5. One option, as part of the Selection-Based Processing dialogue box, is to press Create New Take when you apply the processing, which then allows you to use the Quick Swipe Comping feature.
6. Here’s the Selection-Based Processing applied as a New Take. This makes it easier to switch between processed and unprocessed versions, even to a point where you can dynamically comp between them.
7. Another way of preserving some ability to revert back to unprocessed versions of the region is to use the Track Alternatives feature. To access the feature, go to the View menu and select Show Track Alternatives.
8. Track Alternatives can be selected via the drop-down menu to the side of the Track Name. Creating a Duplicate Track Alternative before you use Selection-Based Processing provides a clear point of return.
9. Press Apply to render the Selection-Based Processing onto the region. You can use the Show Inactive features from the Track Alternatives drop-down menu to see either version accordingly.
GAIN BRAIN The Gain option has some useful level correction options. Normalize can bring the file up to 0dBFS, while Loudness Compensation adjusts the printed audio level based on the perceived loudness change. This is particularly useful when you’re using the Marquee and want to avoid jumps in level from within the region itself.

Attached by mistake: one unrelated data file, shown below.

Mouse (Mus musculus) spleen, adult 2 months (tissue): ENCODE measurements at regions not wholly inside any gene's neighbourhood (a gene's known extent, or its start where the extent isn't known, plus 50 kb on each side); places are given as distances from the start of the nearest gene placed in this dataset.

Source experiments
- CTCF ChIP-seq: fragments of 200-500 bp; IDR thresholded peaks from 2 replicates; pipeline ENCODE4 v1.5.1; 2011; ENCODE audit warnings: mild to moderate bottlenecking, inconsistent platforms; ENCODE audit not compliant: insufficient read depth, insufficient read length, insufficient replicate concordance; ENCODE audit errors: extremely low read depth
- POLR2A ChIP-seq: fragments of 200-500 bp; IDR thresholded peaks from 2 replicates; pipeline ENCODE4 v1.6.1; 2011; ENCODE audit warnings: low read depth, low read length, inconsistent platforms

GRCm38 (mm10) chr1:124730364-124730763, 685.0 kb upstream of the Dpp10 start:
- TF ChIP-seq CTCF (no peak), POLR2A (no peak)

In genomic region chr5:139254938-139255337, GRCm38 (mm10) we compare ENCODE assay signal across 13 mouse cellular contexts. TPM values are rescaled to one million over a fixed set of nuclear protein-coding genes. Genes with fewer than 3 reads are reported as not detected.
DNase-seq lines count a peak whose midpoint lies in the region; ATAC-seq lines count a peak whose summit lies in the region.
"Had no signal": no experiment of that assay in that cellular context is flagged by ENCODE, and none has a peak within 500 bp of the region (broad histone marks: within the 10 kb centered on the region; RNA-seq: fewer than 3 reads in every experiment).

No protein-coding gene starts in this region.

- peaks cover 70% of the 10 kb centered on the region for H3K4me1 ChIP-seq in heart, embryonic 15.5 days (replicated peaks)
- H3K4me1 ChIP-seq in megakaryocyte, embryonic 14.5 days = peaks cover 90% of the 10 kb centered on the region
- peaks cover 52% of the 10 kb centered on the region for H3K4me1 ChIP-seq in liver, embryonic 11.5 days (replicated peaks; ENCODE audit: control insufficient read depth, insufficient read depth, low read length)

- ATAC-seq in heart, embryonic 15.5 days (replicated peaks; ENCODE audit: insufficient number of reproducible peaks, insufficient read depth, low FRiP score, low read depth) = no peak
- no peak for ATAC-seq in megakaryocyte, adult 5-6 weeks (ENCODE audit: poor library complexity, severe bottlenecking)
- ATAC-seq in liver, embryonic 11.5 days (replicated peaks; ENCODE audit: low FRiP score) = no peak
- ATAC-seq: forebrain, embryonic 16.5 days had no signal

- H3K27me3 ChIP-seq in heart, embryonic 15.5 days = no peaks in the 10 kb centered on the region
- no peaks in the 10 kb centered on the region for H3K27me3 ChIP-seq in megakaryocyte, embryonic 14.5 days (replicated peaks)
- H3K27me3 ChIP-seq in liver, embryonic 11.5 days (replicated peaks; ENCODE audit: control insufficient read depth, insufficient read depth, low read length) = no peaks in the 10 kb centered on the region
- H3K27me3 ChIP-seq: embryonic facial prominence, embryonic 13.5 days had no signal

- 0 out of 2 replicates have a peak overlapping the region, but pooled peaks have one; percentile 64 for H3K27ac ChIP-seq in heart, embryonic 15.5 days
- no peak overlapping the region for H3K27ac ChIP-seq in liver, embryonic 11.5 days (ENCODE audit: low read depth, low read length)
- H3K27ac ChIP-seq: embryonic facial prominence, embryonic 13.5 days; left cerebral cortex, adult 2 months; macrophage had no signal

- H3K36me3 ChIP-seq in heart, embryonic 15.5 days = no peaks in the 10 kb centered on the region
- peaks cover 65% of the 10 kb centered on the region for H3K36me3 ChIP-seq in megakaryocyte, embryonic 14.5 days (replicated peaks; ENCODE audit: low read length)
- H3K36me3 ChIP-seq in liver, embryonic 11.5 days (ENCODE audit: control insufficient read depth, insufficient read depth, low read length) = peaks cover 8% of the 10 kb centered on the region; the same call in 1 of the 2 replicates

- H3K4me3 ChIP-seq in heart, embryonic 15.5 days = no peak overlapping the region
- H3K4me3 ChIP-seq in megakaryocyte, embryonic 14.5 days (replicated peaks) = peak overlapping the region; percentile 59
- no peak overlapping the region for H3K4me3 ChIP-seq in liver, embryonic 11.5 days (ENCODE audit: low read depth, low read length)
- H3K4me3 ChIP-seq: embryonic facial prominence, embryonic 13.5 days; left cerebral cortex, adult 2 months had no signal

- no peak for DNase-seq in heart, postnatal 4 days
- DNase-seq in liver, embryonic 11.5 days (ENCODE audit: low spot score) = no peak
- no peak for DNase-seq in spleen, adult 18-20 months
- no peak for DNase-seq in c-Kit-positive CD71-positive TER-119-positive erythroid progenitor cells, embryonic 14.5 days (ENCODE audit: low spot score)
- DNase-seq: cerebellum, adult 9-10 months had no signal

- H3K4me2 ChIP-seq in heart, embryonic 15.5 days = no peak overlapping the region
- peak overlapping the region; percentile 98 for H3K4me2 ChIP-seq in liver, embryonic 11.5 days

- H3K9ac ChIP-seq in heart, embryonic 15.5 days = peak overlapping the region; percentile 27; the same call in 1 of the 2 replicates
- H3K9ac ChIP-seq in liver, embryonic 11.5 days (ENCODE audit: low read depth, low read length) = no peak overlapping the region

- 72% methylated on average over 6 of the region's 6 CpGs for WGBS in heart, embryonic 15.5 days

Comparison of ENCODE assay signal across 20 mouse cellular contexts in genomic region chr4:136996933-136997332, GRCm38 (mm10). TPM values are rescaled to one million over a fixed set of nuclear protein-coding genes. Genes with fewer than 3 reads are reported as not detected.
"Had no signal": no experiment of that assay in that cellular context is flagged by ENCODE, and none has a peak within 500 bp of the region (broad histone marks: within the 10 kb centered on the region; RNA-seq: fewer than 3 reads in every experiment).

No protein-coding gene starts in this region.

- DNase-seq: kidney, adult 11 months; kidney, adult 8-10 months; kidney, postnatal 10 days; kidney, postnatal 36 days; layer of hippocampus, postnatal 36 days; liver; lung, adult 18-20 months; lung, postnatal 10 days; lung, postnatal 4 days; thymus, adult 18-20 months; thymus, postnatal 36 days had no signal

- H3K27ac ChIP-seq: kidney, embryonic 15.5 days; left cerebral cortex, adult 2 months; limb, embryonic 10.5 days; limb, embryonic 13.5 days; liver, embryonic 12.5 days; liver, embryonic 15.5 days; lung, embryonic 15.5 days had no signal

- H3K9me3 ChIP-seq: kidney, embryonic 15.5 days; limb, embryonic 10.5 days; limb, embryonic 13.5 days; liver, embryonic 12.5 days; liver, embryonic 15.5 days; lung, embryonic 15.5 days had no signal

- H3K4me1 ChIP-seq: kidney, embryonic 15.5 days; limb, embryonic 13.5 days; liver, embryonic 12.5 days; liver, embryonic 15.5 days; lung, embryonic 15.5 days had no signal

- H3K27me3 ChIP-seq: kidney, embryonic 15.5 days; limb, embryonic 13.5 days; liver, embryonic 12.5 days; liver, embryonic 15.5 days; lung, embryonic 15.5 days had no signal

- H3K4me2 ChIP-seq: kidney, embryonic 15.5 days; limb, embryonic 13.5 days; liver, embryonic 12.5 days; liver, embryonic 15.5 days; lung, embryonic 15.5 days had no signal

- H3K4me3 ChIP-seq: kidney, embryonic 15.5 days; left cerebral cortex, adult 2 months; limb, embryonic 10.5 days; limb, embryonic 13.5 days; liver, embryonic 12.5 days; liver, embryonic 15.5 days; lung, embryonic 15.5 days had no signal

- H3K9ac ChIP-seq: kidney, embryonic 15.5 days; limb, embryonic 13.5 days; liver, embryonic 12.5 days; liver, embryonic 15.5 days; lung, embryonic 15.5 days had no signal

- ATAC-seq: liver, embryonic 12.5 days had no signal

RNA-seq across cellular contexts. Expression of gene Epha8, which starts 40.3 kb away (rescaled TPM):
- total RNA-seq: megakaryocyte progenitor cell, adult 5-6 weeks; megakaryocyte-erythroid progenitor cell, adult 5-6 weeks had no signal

10. It’s worth making the distinction between Takes and Track Alternatives. Takes are good for specific region-based processing. If you intend to modify multiple regions, the Track Alternatives solution is best.
11. By default, the Preview works in Solo mode, but you might want to hear the effect in context. Under the cog menu, therefore, uncheck ‘Preview enables Solo’ to hear the region with the rest of the track.
12. Consider using the Add Effect Tail option when processing with time-based effects like Reverb. This might have a knock-on effect, though, with any regions that are placed after the one you’re processing.
13. The Selection-Based Processing can even be selective about information within a region, assuming you use the Marquee tool. In this example, we’ve just selected a single beat (on a snare hit) from the drum loop.
14. In this example we’re applying Reverb specific to the snare. Once applied, you’ll notice the waveform change to show the added reverb, although the tail will be attenuated immediately after the Marque selection.
15. To preserve some flexibility, consider using the Split and Marquee Borders option. This will split the region, inserting the new audio file within the original region, making it easy to recall the unprocessed version later on.
16. The Channel Strip Setting menu at the top of the dialogue box offers a number of useful Utility options, like Hum Removal and Noise Suppression. The corrective tools are often best applied selectively to the audio.
17. The settings are loaded into the respective slots – A and B – depending on what option you’ve currently selected. This makes it easy to compare between Hum Removal at two frequencies, for example.
18. Settings that you use regularly can be saved as part of the Channel Strip Settings. These are separate to the Channel Strip Settings in the mixer and are unique to the Selection-Based Processing feature.